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I'm facing a great challenge in writing a sentence, and am also having trouble breaking the sentence down on a technical level to make it relevant to a Stack Exchange post.

The sentence version I've arrived on is as follows:

At the request of Bob, a peer of mine, Alice, had written a letter to a group where Alice and I are members, The Letter Writers Association of America.

Is this sentence syntactically correct? I feel like it's awkwardly worded, and happens to be the opening sentence to a very important letter, which is why I'm focused on resolving the issue.

Here's are a few alternate versions that I have come up with:

A peer of mine, Alice, had written a letter to a group where she and I are members, The Letter Writers Association of America, at the request of Bob. .

Alice, a peer of mine, had written a letter to a group where she and I are members, The Letter Writers Association of America, at the request of Bob.

I'd rather lead with information about Bob, as the reader will know who Bob is, rather than lead with information about Alice.

I believe the issues are as follows:

  1. I am unsure whether or not the sentence structure is correct. Is it correct?

  2. How do I deal with conveying the information that Alice is related to Bob, and that I am related to Alice via our membership the Letter Writers Association of America effective?

[Update]

Here is a new structure in reaction to comments below:

I recently came across valuable information via a peer group where I'm a member, The Letter Writes Associatation of America. A peer of mine, Alice Williams, shared this information at the request of Bob Jones.

This expresses that source of the information, my relation to Alice, and Alice's relation to Bob. It seems to have less strength/impact, but it gets the job done. I feel like the second sentence is very weak and short. What do you think? Again, the reader only knows Bob Jones.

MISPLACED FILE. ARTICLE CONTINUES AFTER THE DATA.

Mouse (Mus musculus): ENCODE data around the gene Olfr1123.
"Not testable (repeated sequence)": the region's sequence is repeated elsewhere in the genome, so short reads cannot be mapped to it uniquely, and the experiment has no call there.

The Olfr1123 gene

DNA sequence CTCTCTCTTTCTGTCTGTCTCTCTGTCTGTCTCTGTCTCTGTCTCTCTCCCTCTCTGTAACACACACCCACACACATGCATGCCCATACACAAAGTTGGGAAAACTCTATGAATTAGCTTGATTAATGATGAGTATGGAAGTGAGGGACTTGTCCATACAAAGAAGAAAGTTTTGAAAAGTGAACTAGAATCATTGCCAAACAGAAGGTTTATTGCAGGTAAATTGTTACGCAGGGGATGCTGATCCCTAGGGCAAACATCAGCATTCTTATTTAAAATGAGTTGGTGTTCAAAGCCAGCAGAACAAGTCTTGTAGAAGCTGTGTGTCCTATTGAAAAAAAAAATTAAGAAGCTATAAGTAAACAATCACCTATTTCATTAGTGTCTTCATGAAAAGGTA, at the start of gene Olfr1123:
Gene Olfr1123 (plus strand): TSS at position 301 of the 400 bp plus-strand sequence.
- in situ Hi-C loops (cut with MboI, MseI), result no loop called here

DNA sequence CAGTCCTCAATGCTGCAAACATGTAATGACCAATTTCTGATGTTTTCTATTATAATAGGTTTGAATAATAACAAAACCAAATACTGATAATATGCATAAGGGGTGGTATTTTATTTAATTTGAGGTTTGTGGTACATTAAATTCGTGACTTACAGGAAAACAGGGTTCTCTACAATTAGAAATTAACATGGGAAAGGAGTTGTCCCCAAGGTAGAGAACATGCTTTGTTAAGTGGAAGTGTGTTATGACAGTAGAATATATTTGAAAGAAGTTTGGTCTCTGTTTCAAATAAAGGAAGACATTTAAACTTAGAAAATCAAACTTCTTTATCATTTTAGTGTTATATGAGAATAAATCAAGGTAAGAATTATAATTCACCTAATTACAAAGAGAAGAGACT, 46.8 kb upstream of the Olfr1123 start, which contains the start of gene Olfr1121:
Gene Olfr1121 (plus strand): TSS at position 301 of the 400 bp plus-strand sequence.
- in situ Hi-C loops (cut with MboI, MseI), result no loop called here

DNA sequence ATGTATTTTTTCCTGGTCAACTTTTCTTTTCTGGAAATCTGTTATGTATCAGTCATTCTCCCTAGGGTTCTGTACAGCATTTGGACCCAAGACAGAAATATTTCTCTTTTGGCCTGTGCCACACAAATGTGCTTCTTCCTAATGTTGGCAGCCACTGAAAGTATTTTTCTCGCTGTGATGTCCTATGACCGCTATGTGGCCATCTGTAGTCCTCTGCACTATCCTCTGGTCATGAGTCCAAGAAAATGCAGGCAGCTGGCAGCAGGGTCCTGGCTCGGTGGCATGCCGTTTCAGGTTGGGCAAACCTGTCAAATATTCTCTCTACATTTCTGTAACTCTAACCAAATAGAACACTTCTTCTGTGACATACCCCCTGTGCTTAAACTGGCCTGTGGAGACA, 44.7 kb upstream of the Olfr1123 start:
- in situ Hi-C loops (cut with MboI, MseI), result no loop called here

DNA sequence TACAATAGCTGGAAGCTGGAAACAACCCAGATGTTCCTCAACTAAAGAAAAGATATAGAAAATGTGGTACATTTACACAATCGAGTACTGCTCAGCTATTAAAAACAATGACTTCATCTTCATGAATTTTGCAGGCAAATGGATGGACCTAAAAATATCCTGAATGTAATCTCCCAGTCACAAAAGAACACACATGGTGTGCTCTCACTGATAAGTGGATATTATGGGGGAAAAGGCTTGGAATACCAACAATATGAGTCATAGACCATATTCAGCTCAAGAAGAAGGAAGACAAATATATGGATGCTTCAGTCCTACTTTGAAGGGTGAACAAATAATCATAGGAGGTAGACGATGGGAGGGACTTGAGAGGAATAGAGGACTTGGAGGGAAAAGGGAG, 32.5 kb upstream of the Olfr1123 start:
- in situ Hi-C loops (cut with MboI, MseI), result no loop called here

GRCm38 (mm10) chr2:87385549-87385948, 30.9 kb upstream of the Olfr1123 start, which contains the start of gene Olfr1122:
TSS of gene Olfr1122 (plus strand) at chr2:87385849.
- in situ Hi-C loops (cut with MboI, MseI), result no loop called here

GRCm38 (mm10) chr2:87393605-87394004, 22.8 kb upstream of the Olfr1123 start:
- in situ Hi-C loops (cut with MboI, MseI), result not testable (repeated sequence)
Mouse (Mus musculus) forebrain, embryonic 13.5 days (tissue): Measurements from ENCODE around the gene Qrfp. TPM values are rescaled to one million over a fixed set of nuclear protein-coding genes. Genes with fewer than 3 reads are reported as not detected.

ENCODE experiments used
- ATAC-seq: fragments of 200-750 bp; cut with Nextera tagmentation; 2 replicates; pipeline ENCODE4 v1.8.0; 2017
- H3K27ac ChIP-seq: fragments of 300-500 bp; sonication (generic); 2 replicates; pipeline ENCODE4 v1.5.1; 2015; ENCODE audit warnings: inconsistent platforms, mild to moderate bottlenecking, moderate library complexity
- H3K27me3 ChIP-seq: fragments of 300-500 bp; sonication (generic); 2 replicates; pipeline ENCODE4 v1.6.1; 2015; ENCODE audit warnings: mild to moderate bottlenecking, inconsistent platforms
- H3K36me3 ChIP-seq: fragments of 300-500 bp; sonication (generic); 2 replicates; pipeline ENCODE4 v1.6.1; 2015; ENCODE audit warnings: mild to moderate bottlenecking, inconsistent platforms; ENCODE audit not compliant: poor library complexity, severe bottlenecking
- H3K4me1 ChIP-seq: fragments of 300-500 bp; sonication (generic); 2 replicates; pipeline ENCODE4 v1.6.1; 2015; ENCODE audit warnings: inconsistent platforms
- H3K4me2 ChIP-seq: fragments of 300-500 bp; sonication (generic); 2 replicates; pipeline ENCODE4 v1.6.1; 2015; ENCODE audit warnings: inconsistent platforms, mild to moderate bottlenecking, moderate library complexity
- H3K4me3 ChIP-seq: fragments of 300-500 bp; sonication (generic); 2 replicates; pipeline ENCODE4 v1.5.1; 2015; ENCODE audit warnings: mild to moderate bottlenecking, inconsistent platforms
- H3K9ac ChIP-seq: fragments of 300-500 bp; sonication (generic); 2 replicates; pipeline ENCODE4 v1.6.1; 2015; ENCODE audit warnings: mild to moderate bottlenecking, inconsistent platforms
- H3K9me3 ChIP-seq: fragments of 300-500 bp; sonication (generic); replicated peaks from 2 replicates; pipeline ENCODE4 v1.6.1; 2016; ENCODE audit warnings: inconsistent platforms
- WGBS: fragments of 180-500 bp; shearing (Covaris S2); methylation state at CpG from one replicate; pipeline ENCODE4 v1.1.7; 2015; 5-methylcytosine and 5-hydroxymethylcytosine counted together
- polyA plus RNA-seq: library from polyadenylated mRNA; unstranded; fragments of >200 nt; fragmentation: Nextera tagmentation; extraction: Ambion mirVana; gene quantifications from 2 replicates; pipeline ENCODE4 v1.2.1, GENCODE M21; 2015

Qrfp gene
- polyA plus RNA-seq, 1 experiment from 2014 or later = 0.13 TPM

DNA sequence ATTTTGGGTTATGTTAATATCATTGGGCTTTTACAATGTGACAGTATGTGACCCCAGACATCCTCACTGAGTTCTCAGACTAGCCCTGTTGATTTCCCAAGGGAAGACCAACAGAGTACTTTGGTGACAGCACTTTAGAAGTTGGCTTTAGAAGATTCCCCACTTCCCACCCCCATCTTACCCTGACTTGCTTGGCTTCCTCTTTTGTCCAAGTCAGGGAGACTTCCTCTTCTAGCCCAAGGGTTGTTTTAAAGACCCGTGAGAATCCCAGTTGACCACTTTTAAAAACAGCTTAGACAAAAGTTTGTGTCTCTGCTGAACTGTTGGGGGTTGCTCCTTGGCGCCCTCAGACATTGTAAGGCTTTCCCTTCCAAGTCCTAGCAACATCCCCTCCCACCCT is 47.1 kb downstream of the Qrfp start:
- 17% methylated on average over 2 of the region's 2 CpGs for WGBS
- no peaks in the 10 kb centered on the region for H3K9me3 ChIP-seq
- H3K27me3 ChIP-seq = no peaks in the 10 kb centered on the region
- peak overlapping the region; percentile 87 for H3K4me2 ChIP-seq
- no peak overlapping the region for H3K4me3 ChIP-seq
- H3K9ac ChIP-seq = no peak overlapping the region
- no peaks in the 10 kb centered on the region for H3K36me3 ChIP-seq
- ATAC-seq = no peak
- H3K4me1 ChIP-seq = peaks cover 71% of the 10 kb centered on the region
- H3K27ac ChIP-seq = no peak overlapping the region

closed as off-topic by FumbleFingers, Mitch, choster, Hellion, curiousdannii Jun 3 '17 at 5:46

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  • 5
    It's horribly ambiguous. Is Bob or Alice the "peer of mine"? – Peter Shor May 30 '17 at 11:53
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    Yeah it's a garden-path sentence, and I went down the wrong path, and so will every reader I'd expect. – RegDwigнt May 30 '17 at 12:01
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    I think you need to get your priorities straight. What is it that you actually want to say. Right now you're trying to say seven different things at once, and I'd hazard a guess that only one or two of them are actually of any importance at all. Throw away half the words. Then throw away half of what's left. Then if you're convinced you've thrown out too much, write a second sentence. Done. – RegDwigнt May 30 '17 at 12:03
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    I'm voting to close this question as off-topic because it looks like general "writing advice", not a query regarding a specific usage point. – FumbleFingers May 30 '17 at 12:19
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    In a comment above, you say that "Bob is the person who 'had written a letter ... .'" but this conflicts with my reading of all of your other versions (i.e: that Alice had done the writing). If it is Alice who wrote, and if she's your peer for more reasons than just being in the same group (and you think it's important to imply that fact by including "a peer of mine"), I'd change "At the request of Bob" to "At Bob's request"="At Bob's request, Alice, a peer of mine, had written a letter to The Letter Writers Association of America, of which she and I are [both] members." – Papa Poule May 30 '17 at 13:39
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Would this work for you?

At Bob's request, my colleague Alice wrote a letter to The Letter Writers Association of America, of which Alice and I are both members.

I like colleague rather than peer -- I'm assuming you work together in some fashion (not necessarily at a job, but in some way related to this) rather than just being people who both write letters.

By changing the structure to my colleague/peer Alice instead of one of my peers, Alice, you lose the ambiguity as to whom the peerage applies.

I like of which rather than where, but that's probably just because I'm a pretentious twit.

  • 1
    Totally feasible! I ended up splitting it into two sentences explaining how I came upon the info and how it was shared. It was the mist nature sounding structure I could come up with. Thank you for your reply! – mbrownnyc May 30 '17 at 18:51

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